The Palestine Hotel Company - a company of which the Mosseri family, Egyptian Jewish bankers, were part owners - purchased a 4.5-acre tract from the Greek Patriarchate for $150,000 in order to build a luxury hotel in Jerusalem. The rectangular two-story building, constructed of locally quarried pink sandstone and boasting 200 rooms and 60 bathrooms, was opened in 1931 on Julian's Way - today King David Street.
Swiss interior decorator Hofschmidt, asked to draw on the "ancient Semitic style," attempted to create an atmosphere evocative of the glorious time of King David, with a high-ceilinged, marble-floored lobby, muted green and beige colors, and Egyptian, Assyrian, Hittite, Phoenician and Greek motifs in public areas. Motifs depicting biblical plants such as pomegranates and vines and stars of David decorate the rooms. The spacious terrace offers a wide-angle view of the Old City.
Until a proper kitchen was organized, food for the dining room came by train from Cairo, and was served, with pomp and circumstance, by waiters decked out in long white robes with broad red sashes, fezzes and white gloves. But shortly after the festive opening, the hotel was forced to close down for two years, due to a worldwide economic depression and Arab riots, neither of which were conducive to tourism.
When the hotel opened again in 1933, it hosted such royalty as the dowager empress of Persia, queen mother Nazli of Egypt and King Abdullah I of Jordan, who arrived with a retinue on horses and camels. The hotel afforded asylum to three royal heads of state who had to flee their countries: King Alfonso VIII of Spain, forced to abdicate in 1931; Emperor Haile Selassie of Ethiopia, driven out by the Italians in 1936; and King George II of Greece, who set up his government in exile at the hotel after the Nazi occupation of his country in 1942.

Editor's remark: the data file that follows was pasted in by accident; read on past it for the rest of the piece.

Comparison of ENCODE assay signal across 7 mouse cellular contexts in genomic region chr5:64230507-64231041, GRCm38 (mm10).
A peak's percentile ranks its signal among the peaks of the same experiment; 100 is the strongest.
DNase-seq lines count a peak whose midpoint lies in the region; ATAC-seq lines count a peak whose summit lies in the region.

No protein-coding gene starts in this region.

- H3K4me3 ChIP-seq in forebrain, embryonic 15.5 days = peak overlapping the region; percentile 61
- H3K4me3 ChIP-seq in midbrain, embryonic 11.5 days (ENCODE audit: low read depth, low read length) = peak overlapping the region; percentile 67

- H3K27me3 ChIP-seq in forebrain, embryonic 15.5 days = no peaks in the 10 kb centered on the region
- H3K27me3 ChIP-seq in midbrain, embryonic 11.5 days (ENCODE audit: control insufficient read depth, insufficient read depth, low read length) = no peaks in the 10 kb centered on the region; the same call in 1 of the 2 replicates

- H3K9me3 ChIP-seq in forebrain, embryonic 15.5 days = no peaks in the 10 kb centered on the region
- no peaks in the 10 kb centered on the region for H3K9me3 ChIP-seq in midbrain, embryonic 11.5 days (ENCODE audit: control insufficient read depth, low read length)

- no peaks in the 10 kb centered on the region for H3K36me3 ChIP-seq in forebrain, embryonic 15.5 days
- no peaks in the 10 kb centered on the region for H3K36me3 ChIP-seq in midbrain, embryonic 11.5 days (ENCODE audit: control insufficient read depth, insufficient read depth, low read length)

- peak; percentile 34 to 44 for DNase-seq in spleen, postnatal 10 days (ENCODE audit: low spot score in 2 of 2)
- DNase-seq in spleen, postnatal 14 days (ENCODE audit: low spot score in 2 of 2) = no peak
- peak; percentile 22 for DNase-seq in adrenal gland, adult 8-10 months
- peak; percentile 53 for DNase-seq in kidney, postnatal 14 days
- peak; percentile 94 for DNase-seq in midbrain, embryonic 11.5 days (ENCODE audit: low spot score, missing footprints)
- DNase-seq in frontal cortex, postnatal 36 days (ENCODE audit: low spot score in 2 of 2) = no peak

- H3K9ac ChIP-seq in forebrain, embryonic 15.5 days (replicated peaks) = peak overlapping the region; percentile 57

During the Arab riots in 1936-39, the British army leased the top floor of the hotel as its emergency headquarters. Later the entire southern wing became the administrative and military center of British rule in Palestine.
In July 1946, a bomb placed in the restaurant kitchen by a Jewish underground movement, the Etzel (Irgun Tzva'i Le'umi), killed 91 people and destroyed the southern wing. The hotel became a British fortress until May 4, 1948, when the British flag was lowered, and the building became a Jewish stronghold.
At the end of the War of Independence, the hotel found itself overlooking no-man's land, on the borderline which divided Jerusalem into Israeli and Jordanian territory.
In 1967, when Jerusalem was reunited, the hotel, under new management, added two floors; the builders used the same type of sandstone, from a Hebron quarry, which had been used in the original construction in 1930.
In the course of the years, many heads of state have stayed at the King David Hotel, among them U.S. Presidents Nixon, Carter, Bush and Clinton, President Anwar Sadat of Egypt during his dramatic visit to Jerusalem in 1977, Prime Ministers Margaret Thatcher and John Major of Great Britain, President Francois Mitterand of France, President Richard Weizsaecker of Germany, President Mikhail Gorbachev of the USSR, and entertainment stars such as Elizabeth Taylor and Danny Kaye.